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This book provides the most comprehensive and scientific assessment to date of what it means to appear before war crimes tribunals. This ground-breaking analysis, conducted with the cooperation of the International Criminal Tribunal for the former Yugoslavia (ICTY) Victims and Witnesses Section, examines the positive and negative impact that testifying has on those who bear witness to the horrors of war by shedding new light on the process.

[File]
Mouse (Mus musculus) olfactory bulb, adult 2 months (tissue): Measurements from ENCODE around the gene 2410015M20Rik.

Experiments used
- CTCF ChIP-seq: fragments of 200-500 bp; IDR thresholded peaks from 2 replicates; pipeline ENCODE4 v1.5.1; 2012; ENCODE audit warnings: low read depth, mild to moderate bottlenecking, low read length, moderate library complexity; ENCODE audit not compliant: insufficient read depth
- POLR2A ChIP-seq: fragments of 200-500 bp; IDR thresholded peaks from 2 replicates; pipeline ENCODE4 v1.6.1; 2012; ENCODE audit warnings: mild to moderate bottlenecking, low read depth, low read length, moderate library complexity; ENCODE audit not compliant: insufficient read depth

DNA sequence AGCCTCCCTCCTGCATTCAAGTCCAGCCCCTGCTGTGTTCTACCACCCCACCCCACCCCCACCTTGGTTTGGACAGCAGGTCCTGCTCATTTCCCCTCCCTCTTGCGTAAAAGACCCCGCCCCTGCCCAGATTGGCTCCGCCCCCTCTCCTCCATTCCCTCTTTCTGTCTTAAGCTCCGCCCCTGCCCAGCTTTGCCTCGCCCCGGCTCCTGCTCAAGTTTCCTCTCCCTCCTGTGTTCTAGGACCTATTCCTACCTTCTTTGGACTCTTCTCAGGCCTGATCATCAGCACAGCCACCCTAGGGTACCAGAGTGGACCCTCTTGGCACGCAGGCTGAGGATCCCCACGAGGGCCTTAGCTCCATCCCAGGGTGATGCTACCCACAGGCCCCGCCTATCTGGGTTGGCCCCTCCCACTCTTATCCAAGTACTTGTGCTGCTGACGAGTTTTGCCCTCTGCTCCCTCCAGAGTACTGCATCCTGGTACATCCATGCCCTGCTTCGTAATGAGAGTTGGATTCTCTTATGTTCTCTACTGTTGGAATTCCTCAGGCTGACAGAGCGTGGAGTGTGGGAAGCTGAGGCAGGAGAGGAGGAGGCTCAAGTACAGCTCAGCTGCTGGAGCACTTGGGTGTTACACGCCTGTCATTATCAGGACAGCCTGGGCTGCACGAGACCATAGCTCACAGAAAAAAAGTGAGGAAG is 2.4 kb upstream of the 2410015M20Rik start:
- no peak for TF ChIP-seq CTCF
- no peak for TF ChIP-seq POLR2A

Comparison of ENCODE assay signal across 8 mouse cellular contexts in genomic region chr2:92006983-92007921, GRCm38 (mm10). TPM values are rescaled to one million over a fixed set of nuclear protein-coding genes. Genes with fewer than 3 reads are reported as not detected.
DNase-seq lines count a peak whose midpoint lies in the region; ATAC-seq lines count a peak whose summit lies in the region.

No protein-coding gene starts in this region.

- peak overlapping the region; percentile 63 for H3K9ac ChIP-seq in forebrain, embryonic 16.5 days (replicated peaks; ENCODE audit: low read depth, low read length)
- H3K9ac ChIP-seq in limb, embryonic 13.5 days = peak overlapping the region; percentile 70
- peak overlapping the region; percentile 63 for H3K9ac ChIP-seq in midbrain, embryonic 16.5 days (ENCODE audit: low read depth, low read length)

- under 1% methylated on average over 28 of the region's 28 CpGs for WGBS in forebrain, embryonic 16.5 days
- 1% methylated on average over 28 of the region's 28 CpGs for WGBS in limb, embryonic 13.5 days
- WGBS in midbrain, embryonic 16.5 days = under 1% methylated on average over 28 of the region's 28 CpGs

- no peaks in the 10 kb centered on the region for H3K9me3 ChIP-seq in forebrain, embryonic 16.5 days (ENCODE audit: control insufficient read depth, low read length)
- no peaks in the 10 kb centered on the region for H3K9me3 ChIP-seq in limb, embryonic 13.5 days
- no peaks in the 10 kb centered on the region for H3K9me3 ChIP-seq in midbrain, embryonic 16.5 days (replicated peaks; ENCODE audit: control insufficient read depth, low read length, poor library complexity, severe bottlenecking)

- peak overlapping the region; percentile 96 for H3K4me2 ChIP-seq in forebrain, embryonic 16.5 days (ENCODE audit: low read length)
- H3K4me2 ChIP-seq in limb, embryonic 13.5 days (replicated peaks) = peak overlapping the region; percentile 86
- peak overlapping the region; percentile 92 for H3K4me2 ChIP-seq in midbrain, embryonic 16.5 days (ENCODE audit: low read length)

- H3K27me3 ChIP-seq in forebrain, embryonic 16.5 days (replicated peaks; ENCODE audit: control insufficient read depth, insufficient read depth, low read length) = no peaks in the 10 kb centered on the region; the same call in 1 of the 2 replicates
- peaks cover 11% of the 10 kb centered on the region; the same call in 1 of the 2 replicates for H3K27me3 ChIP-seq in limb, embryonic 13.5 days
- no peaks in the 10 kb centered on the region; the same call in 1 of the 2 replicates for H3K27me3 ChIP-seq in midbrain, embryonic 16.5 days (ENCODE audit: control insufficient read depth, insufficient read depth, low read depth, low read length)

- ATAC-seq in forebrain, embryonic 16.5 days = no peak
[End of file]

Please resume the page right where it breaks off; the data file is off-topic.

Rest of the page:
While most witnesses have positive feelings and believe they contributed to international justice, there is a small but critical segment of witnesses whose security, health, and well-being are adversely affected after testifying. The witness experience is examined holistically, including witness' perceptions of their physical and psychological well-being. Because identity (gender and ethnicity) and war trauma were central to the ICTY's mandate and the conflicts in the former Yugoslavia, the research explores in-depth how they have impacted the most critical stakeholders of any transitional justice mechanism: the witnesses.